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On Alex Shvartsman’s Blog, a Guest Post About Fiction With a Message


Fellow Codexian and editor of the Unidentified Funny Objects anthologies Alex Shvartsman recently invited me to write a guest post for his blog at . We talked about possible topics and came up with this question: what are the dangers and unusual opportunities of writing a novel that tries to convey non-fiction information as well? The resulting post was Really? A Novel With a Message?.

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Interview with Alex Shvartsman on Unidentified Funny Objects

eBooks and Publishing

Alex Shvartsman recently launched a Kickstarter project to aid in the creation of an anthology of science fiction humor from pro authors. It wasn’t until he mentioned his plan in a discussion that I realized I had never seen such a thing, and yet it’s a simple and appealing idea–an idea with legs, as they say.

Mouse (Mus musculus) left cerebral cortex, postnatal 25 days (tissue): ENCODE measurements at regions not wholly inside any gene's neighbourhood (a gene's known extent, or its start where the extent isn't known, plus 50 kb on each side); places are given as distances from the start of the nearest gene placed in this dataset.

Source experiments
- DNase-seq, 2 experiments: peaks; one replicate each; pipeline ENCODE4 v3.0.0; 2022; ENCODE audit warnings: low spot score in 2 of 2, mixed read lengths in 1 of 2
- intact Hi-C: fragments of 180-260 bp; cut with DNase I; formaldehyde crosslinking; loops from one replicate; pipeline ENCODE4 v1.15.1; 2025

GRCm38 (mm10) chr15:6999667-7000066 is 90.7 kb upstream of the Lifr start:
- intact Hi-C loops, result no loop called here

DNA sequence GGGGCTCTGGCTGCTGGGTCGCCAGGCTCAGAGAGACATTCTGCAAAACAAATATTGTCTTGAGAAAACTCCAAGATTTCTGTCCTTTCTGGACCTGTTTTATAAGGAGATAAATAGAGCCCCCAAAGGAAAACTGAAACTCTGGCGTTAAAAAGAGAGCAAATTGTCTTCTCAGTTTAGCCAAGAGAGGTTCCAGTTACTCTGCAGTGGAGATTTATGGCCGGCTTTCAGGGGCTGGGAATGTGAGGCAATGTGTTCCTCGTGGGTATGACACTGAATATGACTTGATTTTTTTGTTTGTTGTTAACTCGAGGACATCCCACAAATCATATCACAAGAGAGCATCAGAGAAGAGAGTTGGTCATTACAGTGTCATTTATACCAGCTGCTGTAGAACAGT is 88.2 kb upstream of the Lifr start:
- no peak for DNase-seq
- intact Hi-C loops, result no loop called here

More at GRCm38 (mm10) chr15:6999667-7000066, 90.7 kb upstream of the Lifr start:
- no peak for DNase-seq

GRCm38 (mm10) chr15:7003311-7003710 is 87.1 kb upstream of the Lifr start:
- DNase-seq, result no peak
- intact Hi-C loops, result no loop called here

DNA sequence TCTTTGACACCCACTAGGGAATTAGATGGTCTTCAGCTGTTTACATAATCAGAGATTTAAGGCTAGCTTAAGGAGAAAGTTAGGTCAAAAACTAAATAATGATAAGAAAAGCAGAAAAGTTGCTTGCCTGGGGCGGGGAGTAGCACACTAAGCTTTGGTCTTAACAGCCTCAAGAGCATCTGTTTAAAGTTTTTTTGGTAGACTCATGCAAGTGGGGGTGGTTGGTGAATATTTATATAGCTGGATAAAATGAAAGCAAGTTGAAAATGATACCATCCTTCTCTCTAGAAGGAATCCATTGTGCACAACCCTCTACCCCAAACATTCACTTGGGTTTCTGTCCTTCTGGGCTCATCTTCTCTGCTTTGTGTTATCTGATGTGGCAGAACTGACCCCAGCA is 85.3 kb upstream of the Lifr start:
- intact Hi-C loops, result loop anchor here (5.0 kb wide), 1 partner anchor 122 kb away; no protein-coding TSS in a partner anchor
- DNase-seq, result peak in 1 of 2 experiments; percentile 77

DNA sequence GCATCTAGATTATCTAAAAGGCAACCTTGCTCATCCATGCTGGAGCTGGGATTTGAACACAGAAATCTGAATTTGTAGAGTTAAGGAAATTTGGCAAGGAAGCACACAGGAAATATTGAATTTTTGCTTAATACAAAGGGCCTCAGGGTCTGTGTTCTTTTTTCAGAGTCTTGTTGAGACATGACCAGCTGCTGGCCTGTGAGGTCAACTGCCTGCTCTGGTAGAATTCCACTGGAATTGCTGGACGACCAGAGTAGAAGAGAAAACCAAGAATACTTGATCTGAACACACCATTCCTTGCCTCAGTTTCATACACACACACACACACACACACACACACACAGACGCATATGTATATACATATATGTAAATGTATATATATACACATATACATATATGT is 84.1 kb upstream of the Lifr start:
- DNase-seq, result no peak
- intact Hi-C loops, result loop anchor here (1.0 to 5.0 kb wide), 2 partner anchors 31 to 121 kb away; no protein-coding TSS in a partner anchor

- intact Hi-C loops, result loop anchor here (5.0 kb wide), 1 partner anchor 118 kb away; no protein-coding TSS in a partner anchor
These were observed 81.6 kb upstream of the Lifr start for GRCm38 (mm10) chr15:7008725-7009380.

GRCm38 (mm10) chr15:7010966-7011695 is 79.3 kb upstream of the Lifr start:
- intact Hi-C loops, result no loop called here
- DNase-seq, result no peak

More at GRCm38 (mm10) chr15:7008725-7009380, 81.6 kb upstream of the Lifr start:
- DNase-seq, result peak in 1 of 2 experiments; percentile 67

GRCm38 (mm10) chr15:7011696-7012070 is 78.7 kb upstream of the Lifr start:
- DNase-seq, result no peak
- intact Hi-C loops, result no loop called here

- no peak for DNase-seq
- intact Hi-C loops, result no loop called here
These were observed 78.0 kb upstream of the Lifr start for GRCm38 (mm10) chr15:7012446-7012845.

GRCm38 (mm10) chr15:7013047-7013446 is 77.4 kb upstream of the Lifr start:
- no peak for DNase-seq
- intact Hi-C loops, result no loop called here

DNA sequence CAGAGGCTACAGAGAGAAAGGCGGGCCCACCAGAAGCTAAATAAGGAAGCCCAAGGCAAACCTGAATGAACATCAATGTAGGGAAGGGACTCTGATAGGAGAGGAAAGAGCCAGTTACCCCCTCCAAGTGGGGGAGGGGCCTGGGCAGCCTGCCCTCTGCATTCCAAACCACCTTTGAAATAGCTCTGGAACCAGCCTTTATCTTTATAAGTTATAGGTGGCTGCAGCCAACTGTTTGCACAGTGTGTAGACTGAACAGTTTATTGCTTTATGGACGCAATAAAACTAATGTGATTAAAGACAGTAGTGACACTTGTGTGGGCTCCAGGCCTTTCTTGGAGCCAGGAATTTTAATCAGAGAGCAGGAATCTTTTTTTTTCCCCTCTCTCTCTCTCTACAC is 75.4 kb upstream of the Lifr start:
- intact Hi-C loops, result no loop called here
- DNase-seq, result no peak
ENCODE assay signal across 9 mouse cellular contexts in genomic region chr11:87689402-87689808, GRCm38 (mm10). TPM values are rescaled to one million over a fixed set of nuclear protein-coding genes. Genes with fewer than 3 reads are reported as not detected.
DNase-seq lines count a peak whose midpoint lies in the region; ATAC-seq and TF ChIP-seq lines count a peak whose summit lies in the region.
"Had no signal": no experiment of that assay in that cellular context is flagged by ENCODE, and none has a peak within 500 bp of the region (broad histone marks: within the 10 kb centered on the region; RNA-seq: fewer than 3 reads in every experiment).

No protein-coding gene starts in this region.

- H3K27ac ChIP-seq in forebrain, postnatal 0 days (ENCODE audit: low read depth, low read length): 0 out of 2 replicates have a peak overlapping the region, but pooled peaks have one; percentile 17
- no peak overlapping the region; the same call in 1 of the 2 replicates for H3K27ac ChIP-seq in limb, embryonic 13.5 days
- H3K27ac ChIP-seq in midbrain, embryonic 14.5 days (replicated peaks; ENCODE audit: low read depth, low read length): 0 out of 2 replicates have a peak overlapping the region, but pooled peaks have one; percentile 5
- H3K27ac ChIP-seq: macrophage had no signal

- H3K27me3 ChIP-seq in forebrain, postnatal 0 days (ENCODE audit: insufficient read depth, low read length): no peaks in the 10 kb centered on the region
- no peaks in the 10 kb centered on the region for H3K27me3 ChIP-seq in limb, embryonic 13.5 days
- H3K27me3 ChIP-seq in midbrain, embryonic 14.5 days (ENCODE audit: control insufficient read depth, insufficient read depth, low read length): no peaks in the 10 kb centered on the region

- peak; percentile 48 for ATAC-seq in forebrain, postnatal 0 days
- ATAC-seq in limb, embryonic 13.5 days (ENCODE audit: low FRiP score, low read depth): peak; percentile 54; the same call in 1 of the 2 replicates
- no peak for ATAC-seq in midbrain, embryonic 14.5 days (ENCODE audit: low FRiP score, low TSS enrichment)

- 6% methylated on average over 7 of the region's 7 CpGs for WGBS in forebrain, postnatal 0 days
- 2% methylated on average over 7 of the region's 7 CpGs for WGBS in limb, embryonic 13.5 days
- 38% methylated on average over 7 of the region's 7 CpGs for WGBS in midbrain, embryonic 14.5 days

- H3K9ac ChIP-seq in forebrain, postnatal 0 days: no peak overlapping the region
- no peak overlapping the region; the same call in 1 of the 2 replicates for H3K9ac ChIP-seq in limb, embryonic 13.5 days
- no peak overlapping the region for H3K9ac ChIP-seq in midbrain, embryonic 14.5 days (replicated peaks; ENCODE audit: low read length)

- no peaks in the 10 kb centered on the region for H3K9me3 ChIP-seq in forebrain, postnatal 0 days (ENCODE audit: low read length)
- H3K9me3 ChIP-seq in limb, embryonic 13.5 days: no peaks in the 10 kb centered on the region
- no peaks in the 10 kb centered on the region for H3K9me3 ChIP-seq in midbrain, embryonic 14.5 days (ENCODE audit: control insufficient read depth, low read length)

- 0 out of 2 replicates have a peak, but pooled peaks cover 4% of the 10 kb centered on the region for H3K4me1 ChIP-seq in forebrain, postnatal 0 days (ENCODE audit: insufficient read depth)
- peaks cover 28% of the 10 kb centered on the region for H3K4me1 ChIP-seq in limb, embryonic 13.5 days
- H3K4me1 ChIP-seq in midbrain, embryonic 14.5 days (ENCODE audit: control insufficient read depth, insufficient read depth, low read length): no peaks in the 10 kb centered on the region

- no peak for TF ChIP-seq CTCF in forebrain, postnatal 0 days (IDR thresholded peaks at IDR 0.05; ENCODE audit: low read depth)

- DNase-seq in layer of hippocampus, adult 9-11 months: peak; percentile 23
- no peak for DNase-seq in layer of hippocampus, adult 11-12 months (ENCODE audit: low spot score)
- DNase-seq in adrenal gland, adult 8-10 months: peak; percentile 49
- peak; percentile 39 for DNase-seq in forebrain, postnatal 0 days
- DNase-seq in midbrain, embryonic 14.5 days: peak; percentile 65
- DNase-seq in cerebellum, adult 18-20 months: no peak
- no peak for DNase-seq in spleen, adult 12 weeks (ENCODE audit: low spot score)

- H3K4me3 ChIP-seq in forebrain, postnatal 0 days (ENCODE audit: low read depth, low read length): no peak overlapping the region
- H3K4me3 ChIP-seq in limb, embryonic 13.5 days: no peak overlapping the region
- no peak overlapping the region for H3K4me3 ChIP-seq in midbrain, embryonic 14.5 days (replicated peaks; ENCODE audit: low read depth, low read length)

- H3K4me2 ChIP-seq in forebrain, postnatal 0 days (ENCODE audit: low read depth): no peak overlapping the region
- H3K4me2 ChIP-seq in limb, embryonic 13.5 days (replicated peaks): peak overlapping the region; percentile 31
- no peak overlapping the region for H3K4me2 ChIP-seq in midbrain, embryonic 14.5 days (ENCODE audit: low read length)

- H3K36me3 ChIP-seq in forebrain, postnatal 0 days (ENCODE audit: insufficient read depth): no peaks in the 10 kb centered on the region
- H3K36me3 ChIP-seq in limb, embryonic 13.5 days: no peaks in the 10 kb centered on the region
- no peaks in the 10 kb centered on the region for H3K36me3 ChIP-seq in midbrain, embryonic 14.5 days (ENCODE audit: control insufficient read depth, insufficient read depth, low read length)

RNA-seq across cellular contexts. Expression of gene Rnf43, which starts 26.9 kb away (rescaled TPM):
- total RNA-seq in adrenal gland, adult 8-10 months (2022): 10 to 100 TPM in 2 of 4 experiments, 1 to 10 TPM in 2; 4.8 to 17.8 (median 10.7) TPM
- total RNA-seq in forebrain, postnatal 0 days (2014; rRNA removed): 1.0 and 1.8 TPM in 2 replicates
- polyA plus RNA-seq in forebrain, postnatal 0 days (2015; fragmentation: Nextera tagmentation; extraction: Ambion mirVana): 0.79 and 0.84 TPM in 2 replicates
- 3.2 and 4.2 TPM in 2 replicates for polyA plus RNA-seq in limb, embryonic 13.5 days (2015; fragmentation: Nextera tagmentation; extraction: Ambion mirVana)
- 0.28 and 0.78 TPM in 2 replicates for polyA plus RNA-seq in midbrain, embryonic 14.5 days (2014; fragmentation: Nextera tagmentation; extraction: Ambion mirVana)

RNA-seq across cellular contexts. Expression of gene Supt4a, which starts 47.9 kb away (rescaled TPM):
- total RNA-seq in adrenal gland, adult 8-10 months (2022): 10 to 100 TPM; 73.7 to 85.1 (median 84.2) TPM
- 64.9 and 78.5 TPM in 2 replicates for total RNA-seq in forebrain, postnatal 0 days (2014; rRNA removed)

So I made my first-ever Kickstarter contribution and asked Alex if I could interview him about the book. Here is that interview.

LUC: You’ve had some noticeable success both in writing (with sales to major markets like DSF and Nature) and in the gaming world. What made you venture into editing and publishing an anthology by pro writers?

ALEX: Although I really enjoy reading and writing speculative fiction, I’m a businessman at heart. I’ve launched several different companies over the years and it’s difficult for me to look at a business model without the question of “how would I do this differently” lingering at the back of my mind.